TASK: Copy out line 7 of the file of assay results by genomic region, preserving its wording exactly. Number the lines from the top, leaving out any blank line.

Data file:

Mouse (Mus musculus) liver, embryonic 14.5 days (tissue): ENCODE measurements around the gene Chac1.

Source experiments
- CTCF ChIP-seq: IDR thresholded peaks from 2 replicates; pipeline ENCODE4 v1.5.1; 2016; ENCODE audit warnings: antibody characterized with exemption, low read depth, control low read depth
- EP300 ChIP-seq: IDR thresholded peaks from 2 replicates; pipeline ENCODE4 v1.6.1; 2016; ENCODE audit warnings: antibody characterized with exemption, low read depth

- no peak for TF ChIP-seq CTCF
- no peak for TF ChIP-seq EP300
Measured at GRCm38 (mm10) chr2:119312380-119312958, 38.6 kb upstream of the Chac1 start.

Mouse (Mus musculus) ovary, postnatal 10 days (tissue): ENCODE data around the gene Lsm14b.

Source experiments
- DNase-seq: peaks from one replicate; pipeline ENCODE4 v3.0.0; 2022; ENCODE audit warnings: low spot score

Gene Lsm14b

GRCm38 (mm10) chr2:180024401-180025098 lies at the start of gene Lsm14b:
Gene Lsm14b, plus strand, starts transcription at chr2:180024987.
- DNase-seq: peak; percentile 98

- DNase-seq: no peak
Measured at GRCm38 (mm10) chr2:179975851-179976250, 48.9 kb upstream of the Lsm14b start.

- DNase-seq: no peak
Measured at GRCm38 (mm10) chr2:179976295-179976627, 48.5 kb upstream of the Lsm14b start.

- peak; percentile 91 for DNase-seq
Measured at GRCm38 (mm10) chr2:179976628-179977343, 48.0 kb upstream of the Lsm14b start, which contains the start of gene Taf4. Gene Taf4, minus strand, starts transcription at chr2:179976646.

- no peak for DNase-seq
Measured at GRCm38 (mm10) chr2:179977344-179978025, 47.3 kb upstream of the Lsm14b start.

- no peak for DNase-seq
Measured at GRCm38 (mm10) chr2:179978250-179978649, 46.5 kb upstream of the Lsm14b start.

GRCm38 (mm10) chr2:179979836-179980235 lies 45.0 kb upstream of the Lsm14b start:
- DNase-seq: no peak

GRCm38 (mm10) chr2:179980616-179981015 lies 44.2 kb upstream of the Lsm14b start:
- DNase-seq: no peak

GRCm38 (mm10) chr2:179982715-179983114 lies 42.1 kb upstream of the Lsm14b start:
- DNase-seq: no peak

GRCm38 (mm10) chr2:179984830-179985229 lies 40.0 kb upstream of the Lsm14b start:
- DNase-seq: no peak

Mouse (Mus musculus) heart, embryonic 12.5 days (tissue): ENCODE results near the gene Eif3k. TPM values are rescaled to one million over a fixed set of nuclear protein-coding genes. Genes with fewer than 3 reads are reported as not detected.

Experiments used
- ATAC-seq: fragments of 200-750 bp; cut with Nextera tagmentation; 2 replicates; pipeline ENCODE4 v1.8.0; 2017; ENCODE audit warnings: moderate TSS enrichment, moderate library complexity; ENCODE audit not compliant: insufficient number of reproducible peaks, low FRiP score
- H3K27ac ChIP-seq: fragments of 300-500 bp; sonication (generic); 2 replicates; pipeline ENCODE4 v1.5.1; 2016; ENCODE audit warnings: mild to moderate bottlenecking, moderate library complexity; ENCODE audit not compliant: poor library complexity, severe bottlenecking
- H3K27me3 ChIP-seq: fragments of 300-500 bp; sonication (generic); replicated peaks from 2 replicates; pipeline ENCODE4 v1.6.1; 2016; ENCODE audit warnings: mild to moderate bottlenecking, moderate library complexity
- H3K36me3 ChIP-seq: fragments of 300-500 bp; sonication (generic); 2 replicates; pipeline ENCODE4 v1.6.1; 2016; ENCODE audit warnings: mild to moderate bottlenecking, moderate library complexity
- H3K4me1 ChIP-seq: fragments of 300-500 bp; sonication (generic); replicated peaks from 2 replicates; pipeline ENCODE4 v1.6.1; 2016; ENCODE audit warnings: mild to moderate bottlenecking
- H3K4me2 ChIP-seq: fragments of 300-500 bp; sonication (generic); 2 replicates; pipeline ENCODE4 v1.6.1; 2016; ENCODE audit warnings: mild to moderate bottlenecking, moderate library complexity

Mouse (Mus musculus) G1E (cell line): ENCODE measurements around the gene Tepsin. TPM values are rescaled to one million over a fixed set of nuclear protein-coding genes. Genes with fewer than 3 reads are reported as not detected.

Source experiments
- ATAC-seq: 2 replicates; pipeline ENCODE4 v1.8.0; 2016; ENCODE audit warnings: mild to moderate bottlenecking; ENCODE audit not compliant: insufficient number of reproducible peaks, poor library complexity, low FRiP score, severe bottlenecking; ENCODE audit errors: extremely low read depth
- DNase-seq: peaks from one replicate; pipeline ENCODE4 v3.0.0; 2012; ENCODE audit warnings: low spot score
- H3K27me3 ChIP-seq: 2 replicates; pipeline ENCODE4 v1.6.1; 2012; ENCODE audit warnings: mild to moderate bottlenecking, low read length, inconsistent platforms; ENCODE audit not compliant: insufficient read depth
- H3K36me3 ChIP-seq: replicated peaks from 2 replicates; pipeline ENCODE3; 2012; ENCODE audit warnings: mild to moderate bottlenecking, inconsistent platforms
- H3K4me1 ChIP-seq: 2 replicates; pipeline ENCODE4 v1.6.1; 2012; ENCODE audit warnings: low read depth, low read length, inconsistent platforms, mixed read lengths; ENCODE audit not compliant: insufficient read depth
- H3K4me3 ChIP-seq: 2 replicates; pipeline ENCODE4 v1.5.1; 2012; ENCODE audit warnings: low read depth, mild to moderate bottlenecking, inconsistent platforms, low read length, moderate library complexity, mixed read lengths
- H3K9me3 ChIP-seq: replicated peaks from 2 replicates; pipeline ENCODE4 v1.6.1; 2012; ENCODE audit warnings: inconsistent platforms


Measured at GRCm38 (mm10) chr2:119312380-119312958, 38.6 kb upstream of the Chac1 start.